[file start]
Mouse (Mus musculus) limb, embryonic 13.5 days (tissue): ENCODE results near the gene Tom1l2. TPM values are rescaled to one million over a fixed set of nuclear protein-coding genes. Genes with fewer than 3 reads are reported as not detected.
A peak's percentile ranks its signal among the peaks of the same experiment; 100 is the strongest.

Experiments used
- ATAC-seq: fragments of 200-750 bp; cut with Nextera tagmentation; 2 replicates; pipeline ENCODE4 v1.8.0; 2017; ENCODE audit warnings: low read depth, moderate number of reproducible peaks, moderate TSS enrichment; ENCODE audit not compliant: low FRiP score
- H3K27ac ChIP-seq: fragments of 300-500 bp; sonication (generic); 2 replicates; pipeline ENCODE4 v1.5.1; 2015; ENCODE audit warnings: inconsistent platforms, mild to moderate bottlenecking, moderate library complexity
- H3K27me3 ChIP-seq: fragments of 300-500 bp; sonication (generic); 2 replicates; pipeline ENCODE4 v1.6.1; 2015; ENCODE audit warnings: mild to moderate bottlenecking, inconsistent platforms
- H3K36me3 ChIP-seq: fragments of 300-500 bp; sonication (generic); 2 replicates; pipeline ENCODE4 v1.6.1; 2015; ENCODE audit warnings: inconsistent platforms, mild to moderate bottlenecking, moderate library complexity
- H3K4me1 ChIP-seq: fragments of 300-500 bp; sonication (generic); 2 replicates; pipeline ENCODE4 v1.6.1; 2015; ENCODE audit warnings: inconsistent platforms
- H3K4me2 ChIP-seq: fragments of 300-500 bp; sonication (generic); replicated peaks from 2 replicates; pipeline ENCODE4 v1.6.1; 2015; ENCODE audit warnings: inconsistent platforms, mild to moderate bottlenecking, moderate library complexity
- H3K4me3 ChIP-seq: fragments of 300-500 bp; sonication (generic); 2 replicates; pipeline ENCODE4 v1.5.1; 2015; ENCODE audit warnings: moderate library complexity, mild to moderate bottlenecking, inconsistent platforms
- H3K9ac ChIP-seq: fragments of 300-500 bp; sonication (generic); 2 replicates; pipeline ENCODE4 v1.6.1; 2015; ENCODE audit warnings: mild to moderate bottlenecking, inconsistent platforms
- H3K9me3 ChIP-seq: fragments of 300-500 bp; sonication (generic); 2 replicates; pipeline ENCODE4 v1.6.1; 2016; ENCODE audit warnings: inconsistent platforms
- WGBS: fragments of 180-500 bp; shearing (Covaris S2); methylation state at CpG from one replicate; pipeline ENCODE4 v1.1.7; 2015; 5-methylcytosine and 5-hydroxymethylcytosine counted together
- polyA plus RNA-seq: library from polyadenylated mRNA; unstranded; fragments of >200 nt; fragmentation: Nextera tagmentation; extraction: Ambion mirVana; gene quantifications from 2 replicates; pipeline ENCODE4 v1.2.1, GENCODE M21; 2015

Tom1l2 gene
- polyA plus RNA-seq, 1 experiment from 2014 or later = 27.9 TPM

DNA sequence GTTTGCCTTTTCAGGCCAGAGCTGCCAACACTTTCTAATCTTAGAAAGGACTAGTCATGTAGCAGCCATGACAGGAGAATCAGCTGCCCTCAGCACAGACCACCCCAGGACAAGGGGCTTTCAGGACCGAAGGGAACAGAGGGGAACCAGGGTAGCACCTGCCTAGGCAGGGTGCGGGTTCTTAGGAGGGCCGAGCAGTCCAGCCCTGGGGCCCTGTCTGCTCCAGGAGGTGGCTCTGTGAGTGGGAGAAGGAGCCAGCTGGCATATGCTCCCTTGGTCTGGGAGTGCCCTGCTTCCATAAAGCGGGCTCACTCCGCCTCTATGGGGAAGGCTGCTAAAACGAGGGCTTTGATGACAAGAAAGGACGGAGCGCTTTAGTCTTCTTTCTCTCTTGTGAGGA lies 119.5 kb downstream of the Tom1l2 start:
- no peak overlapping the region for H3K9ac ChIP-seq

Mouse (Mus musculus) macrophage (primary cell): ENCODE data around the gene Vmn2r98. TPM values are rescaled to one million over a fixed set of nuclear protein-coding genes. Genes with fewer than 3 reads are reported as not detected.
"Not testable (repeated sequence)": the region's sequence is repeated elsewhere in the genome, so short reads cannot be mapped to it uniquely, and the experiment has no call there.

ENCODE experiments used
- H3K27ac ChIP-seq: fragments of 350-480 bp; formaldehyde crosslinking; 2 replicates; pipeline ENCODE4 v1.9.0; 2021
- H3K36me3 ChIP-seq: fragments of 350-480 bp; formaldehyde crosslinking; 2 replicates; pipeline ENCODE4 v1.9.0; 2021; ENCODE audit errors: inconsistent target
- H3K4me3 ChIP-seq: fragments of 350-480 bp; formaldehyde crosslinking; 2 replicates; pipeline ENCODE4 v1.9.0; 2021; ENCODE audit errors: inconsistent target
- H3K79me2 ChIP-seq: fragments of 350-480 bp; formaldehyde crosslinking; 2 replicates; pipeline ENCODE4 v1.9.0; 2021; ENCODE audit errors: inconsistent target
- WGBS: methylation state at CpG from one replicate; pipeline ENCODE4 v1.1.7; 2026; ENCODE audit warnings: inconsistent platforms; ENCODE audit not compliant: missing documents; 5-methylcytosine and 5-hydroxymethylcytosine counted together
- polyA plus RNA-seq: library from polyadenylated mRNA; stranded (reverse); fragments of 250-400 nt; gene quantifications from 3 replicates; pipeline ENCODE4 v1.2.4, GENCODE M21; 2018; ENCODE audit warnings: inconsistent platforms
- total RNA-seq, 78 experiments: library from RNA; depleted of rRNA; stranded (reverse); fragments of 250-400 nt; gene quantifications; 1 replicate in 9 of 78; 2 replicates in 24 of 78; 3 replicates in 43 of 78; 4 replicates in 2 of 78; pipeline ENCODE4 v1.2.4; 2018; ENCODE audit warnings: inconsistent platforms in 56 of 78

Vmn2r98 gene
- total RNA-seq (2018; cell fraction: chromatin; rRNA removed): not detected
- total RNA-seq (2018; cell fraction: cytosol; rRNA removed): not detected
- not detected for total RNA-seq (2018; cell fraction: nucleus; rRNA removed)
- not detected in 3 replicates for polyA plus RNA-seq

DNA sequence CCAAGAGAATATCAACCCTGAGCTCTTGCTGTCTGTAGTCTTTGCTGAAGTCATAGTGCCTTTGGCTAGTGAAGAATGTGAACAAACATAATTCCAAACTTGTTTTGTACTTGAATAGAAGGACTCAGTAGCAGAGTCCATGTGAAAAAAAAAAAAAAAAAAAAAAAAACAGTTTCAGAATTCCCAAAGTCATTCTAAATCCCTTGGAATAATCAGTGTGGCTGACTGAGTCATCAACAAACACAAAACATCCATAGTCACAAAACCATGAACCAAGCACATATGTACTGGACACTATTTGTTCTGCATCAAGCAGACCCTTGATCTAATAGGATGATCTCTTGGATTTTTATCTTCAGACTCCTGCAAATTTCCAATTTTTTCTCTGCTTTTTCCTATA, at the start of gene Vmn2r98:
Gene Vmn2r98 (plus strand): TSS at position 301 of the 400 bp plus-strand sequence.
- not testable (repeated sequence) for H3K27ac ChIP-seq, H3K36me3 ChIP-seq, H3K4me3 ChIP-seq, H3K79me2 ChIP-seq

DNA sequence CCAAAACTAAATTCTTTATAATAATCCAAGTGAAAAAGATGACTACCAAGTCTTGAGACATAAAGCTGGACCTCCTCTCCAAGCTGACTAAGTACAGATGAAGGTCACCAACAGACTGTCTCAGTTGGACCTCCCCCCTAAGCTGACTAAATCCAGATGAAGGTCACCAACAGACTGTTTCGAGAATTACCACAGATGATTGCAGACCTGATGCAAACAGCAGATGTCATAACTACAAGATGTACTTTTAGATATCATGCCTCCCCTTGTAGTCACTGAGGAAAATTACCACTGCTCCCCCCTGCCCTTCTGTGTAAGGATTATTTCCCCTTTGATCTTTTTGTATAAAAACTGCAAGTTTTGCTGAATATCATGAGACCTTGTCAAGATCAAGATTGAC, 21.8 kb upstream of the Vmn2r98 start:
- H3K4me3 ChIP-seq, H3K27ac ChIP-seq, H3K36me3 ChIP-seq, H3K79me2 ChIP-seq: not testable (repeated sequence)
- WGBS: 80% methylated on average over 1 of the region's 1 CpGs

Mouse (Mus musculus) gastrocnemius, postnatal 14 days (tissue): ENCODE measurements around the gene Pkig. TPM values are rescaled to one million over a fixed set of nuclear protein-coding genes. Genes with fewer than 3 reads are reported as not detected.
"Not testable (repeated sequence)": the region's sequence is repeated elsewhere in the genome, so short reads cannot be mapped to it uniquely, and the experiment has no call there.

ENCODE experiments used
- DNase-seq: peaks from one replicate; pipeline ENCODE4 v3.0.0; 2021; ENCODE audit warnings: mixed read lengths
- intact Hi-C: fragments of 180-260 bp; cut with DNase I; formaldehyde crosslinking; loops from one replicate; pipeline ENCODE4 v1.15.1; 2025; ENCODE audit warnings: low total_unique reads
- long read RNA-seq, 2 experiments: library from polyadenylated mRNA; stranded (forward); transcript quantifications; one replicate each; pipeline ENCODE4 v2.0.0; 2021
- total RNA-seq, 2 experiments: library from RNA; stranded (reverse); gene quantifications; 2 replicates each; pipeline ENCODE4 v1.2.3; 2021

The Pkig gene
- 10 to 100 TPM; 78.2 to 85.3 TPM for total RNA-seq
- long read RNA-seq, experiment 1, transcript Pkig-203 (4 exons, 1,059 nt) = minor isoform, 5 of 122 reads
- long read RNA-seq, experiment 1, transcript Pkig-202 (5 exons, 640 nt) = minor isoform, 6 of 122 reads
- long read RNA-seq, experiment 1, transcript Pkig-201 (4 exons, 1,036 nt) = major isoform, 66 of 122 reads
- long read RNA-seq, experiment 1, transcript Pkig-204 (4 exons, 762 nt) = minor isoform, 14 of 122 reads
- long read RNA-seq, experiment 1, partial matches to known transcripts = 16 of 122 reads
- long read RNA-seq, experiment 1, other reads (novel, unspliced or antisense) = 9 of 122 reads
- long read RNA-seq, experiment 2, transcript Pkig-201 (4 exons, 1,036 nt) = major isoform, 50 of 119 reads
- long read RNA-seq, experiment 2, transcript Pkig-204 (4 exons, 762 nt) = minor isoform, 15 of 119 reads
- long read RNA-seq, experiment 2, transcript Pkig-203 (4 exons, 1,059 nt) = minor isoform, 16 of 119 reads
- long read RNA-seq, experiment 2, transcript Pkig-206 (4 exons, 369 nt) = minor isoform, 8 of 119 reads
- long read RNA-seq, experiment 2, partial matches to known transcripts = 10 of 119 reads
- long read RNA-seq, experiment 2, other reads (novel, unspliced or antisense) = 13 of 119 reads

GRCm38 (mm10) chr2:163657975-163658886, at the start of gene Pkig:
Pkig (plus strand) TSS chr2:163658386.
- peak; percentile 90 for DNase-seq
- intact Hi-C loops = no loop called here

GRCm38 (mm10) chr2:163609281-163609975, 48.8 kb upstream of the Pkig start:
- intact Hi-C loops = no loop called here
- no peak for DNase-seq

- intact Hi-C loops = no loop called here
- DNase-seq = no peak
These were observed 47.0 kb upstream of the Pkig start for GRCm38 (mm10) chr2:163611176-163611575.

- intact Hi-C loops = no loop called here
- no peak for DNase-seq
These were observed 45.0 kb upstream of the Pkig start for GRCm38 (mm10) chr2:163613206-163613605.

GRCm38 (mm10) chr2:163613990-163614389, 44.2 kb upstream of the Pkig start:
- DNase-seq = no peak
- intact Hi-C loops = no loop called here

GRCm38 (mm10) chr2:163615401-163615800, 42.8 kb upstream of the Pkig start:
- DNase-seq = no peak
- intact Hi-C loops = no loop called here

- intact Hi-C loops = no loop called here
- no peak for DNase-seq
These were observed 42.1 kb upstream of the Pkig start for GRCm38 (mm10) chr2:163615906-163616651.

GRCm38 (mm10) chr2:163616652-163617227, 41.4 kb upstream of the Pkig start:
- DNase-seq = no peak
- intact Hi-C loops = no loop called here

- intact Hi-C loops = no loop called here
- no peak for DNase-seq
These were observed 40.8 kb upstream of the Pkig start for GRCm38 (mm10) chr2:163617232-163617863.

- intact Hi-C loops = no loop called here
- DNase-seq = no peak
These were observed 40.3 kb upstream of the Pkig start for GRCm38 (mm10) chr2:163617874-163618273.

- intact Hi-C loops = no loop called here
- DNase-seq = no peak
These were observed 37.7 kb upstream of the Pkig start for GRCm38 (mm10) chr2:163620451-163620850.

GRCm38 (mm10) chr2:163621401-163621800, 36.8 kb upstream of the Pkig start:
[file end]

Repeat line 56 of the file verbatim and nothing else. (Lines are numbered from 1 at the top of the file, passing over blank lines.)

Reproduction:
- long read RNA-seq, experiment 2, transcript Pkig-204 (4 exons, 762 nt) = minor isoform, 15 of 119 reads